Feeding the world
By 2050 we’ll need to feed two billion more people than those making the world population today. How can we do it without overwhelming the planet?
Let’s have a look at some recent facts about world agriculture provided by National Geographic Magazine.
‘On the Vulgamore farm near Scott City, Kansas, each combine can harvest up to 25 acres of wheat an hour—as well as real-time data on crop yields. Most of the food Americans eat is now produced on such large-scale, mechanized farms, which grow row after row of a single crop, allowing farmers to cover more ground with less labor.’
‘At Granja Mantiqueira in Brazil eight million hens lay 5.4 million eggs a day. Conveyor belts whisk the eggs to a packaging facility. Demand for meat has tripled in the developing world in four decades, while egg consumption has increased sevenfold, driving a huge expansion of large-scale animal operations.’
‘A bumper crop of corn piles up outside full silos in Brazil’s Mato Grosso state, which sends much of its grain to China and South Korea to feed their pigs and chickens. The demand for more crops to feed livestock is one reason experts say we’ll need to double crop production by 2050.’
Zero Hunger is Goal 2 of the UN SDGs. It is about creating a world free of hunger by 2030. ‘In 2020, between 720 million and 811 million persons worldwide were suffering from hunger, roughly 161 million more than in 2019. Also in 2020, a staggering 2.4 billion people, or above 30 per cent of the world’s population, were moderately or severely food-insecure, lacking regular access to adequate food.’ (United Nations)
Feeding a growing population is a complex challenge that requires a multi-faceted approach. It may involve several actions, such as:
Increase agricultural productivity using better seeds, fertilizers, and other inputs, meaning that more food can be obtained from the same amount of land.
Invest in research and development. It can help to create new technologies and methods to increase yields and improve the efficiency of farming.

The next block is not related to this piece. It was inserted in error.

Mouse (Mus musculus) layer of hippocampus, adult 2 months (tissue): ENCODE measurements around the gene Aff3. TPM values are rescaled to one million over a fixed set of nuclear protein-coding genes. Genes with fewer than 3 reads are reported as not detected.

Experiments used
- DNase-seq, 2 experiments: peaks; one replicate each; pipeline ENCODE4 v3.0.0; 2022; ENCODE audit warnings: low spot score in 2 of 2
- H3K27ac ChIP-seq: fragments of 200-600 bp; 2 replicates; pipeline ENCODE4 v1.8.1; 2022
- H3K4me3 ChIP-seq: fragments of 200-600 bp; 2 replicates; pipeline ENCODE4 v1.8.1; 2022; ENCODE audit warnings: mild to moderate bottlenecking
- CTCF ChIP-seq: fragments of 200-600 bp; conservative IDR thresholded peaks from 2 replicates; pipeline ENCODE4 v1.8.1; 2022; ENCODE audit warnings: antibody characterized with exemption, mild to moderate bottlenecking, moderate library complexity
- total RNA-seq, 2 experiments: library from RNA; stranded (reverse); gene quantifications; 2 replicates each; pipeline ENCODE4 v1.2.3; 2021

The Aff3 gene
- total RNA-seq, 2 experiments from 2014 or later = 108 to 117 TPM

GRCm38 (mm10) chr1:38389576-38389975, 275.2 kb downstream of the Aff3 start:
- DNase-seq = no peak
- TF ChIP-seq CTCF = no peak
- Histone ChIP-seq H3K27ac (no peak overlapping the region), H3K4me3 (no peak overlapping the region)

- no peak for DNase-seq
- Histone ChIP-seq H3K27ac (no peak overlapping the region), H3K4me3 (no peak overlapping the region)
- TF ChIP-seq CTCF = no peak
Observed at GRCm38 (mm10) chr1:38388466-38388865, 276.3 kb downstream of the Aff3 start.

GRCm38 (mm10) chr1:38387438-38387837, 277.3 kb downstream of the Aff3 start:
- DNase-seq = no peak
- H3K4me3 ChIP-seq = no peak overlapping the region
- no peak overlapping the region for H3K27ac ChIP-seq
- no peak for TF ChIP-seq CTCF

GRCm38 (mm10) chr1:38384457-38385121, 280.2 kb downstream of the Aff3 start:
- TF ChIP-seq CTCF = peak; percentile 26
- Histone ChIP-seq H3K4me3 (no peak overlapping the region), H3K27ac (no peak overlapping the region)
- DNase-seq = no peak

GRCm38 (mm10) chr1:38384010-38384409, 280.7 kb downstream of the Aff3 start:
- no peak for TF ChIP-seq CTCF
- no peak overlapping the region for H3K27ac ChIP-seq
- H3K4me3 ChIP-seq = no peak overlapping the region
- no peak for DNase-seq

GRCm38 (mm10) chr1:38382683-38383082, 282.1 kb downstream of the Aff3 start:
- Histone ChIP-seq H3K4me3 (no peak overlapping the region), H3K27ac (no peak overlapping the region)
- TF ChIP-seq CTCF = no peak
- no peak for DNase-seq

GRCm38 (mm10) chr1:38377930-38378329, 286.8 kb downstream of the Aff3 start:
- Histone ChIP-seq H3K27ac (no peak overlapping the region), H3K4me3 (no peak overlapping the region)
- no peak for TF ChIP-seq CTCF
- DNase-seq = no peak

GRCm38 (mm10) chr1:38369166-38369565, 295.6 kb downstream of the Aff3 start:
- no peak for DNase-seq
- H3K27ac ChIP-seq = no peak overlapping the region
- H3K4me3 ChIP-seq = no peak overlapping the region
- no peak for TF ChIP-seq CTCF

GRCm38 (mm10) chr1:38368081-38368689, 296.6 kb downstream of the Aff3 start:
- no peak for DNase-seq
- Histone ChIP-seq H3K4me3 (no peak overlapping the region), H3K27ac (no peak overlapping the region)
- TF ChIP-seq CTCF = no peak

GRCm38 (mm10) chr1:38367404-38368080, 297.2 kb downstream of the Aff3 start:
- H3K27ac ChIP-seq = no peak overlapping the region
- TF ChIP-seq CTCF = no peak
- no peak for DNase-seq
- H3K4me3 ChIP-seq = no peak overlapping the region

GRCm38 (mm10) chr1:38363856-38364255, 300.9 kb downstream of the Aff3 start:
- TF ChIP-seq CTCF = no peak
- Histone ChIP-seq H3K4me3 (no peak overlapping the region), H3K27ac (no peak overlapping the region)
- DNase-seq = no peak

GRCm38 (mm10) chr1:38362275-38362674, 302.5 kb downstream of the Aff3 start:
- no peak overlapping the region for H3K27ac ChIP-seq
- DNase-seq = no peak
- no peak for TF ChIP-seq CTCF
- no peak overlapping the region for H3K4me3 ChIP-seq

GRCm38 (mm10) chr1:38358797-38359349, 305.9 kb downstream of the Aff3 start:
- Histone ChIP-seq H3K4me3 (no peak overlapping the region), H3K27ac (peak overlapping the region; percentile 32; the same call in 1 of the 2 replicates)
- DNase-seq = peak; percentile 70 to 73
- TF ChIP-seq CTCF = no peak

Reduce food loss and waste, following the “save, preserve, recycle” principles.
Improve distribution and storage. It can help to ensure that food gets to where it is needed most, reducing the risk of loss and food shortages.
Promote sustainable farming practices. Sustainable farming practices, such as agroforestry, crop rotation, and conservation agriculture, can help to reduce the environmental impact of agriculture while also increasing yields.
Encourage a shift towards plant-based diets. Plant-based diets can be more environmentally sustainable and require fewer resources than animal-based diets. Encouraging a shift towards plant-based diets can contribute to reducing the demand for animal products and the resources needed to produce them.
Address poverty and inequality. Poverty and inequality can prevent people from accessing food, even when it is available. Addressing poverty and inequality means to ensure that everyone has access to the food they need to thrive.
During our research and projects, we have found out that farmers based in Sub-Saharan Africa can often grow and provide yields that might be used to mitigate the hunger problem. Yet, due to lack of connectivity, resources, and specialised knowledge, they may end up wasting up to 80% of their harvest.
Farmer Charlie technology provides connectivity to cover remote areas, connect farmers to external markets, bring effective solutions in farming thanks to soil and environmental data that facilitates decision-making in local farms. We strive to support farmers in emerging countries and contribute to fostering sustainable development and achieving the UN SDGs by 2030.
If you want to leave your mark on solving the hunger problem or to support us in our activities, please feel free to contact us and share your ideas – firstname.lastname@example.org.
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